Call OCX COM sample

dilettante (MIS)
Start with a small script:

Jabber.vbs

CODE

Option Explicit

Function Jabber()
    Const ForReading = 1
    Dim FSO
    Dim strIn
    Dim tsIn
    Dim strOut
    Dim tsOut
    Dim strLine

    Set FSO = CreateObject("Scripting.FileSystemObject")
    strIn = InputBox("File to Jabber")
    If StrIn = "" Then
    Jabber = True
        Exit Function
    End If
    strOut = InputBox("New jabbered file")
    If strOut = "" Then
        Jabber = True
        Exit Function
    End If
    Set tsIn = FSO.OpenTextFile(strIn, ForReading)
    Set tsOut = FSO.CreateTextFile(strOut, True)
    Do Until tsIn.AtEndOfStream
        strLine = tsIn.ReadLine
        strLine = Replace(strLine, "a", vbFormFeed)
        strLine = Replace(strLine, "e", "a")
        strLine = Replace(strLine, "i", "e")
        strLine = Replace(strLine, "o", "i")
        strLine = Replace(strLine, "u", "o")
        strLine = Replace(strLine, vbFormFeed, "u")
        tsOut.WriteLine strLine
    Loop
    tsOut.Close
    Set tsOut = Nothing
    tsIn.Close
    Set tsIn = Nothing
    Set FSO = Nothing
    Jabber = False 'No cancels.
End Function

WScript.Echo "Start!"
If Jabber() Then
    WScript.Echo "Canceled!"
Else
    WScript.Echo "Done!"
End If

Then I started up VB5CCE and created an ActiveX control project.  I named the project Jabber and the UserControl Compiled.

Next I copied in the VBScript code for the function Jabber() into the UserControl’s code window.  Because VB5 did not have the Replace() function yet, I faced a decision.

One way would be to write my own Replace() using the string functions already in VB5.  The other is to write a function in the calling script that invokes VBScript’s Replace, and pass the calling script to the VB5 version of Jabber() as an Object, then invoke the function from the script as a method.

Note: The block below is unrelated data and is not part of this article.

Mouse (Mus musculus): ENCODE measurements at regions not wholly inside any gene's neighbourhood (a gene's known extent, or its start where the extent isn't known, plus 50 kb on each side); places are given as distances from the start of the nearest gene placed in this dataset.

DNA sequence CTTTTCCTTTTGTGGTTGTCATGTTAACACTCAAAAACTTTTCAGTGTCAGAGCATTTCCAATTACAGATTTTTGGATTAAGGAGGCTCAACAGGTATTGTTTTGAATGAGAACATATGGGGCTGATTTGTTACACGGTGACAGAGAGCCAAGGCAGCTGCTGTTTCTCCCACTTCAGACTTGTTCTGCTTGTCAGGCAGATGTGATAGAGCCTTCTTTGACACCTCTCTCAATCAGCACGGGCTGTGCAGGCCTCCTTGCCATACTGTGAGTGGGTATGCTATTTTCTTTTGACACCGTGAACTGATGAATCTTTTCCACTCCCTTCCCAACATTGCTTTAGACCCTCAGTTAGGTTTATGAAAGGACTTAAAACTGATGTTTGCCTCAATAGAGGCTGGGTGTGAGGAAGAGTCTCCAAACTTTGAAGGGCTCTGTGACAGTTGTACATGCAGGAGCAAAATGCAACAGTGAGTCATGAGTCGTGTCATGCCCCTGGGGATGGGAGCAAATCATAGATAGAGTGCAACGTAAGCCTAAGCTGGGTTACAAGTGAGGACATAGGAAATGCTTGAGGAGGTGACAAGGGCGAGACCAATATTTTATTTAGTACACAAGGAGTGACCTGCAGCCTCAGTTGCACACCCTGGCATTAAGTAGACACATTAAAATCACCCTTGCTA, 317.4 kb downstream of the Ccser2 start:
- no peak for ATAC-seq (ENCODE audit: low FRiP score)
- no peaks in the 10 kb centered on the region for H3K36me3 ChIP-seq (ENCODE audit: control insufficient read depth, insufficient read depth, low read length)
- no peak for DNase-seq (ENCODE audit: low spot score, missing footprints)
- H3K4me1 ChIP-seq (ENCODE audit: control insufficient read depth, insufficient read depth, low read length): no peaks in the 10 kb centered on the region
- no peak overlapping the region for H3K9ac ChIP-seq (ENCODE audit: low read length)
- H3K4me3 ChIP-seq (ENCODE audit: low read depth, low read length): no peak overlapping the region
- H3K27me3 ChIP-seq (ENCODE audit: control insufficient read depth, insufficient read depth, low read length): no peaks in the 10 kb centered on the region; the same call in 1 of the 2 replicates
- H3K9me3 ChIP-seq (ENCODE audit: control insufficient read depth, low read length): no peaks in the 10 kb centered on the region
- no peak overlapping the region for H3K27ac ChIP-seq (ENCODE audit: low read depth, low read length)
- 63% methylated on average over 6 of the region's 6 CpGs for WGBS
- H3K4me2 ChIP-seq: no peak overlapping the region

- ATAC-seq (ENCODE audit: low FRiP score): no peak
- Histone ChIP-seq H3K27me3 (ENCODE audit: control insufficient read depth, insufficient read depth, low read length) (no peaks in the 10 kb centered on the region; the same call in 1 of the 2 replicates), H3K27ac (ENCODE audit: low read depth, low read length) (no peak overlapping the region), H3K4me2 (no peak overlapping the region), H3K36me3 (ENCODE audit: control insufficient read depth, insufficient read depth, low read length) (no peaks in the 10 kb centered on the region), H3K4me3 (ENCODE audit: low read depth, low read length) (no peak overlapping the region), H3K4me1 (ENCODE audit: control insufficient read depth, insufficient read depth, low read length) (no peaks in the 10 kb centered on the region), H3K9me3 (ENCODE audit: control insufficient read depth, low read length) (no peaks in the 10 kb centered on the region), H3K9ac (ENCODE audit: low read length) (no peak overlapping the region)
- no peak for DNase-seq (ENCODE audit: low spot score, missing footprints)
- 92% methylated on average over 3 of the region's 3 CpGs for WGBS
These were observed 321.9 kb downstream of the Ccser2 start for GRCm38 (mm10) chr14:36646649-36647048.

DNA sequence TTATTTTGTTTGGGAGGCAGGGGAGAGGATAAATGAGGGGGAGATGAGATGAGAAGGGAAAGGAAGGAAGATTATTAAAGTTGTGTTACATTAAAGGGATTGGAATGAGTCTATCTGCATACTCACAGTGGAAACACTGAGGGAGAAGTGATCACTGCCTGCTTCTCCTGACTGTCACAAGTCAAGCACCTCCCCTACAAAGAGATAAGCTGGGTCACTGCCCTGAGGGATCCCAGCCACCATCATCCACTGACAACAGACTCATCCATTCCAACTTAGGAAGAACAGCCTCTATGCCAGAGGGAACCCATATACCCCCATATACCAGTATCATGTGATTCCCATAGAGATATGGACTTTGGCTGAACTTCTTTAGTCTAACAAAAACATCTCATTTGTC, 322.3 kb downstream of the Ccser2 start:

I chose the latter, and I called my Replace() wrapper function R().

Here is the VB5CCE code:

Compiled.ctl

CODE

Option Explicit

Public Function Jabber(ByVal Caller As Object)
    Const ForReading = 1
    Dim FSO
    Dim strIn
    Dim tsIn
    Dim strOut
    Dim tsOut
    Dim strLine

    Set FSO = CreateObject("Scripting.FileSystemObject")
    strIn = InputBox("File to Jabber")
    If strIn = "" Then
        Jabber = True
        Exit Function
    End If
    strOut = InputBox("New jabbered file")
    If strOut = "" Then
        Jabber = True
        Exit Function
    End If
    Set tsIn = FSO.OpenTextFile(strIn, ForReading)
    Set tsOut = FSO.CreateTextFile(strOut, True)
    Do Until tsIn.AtEndOfStream
        strLine = tsIn.ReadLine
        strLine = Caller.R(strLine, "a", vbFormFeed)
        strLine = Caller.R(strLine, "e", "a")
        strLine = Caller.R(strLine, "i", "e")
        strLine = Caller.R(strLine, "o", "i")
        strLine = Caller.R(strLine, "u", "o")
        strLine = Caller.R(strLine, vbFormFeed, "u")
        tsOut.WriteLine strLine
    Loop
    tsOut.Close
    Set tsOut = Nothing
    tsIn.Close
    Set tsIn = Nothing
    Set FSO = Nothing
    Jabber = False 'No cancels.
End Function

Not much has changed here from the original VBScript version.  I saved the project and compiled it, which registers the new Jabber.ocx on that machine in passing.

Then I slightly rewrote the calling script:

Jabber Compiled.vbs

CODE

Option Explicit

Dim Jabber

Function R(ByVal Expression, ByVal Find, ByVal ReplaceWith)
    R = Replace(Expression, Find, ReplaceWith)
End Function

WScript.Echo "Start!"

Set Jabber = CreateObject("Jabber.Compiled")
If Jabber.Jabber(Me) Then
    WScript.Echo "Canceled!"
Else
    WScript.Echo "Done!"
End If
Set Jabber = Nothing

The only deployment issue is making sure that the VB5 runtime is installed on target machines, and that Jabber.ocx gets copied and registered, such as by running:

regsrv32 {path}Jabber.ocx

This can be done from a command prompt or Start|Run dialog.  One could also create an OCX installer package, etc.

I think this is as close as you can get “for free” to compiling VBScript.  One might replace the calling script by using some free compiler for a language that supports ActiveX objects.  Then you’d have a 100% solution.

You can also easily use things like the Common Dialog control in VB5CCE to provide a nicer file dialog than you get by using Inputbox().  Adding a reference to the Microsoft Scripting Runtime lets you use early binding and defines the FSO constants, and for that matter you can use typed variables for better performance.

Leave a Reply

Your email address will not be published. Required fields are marked *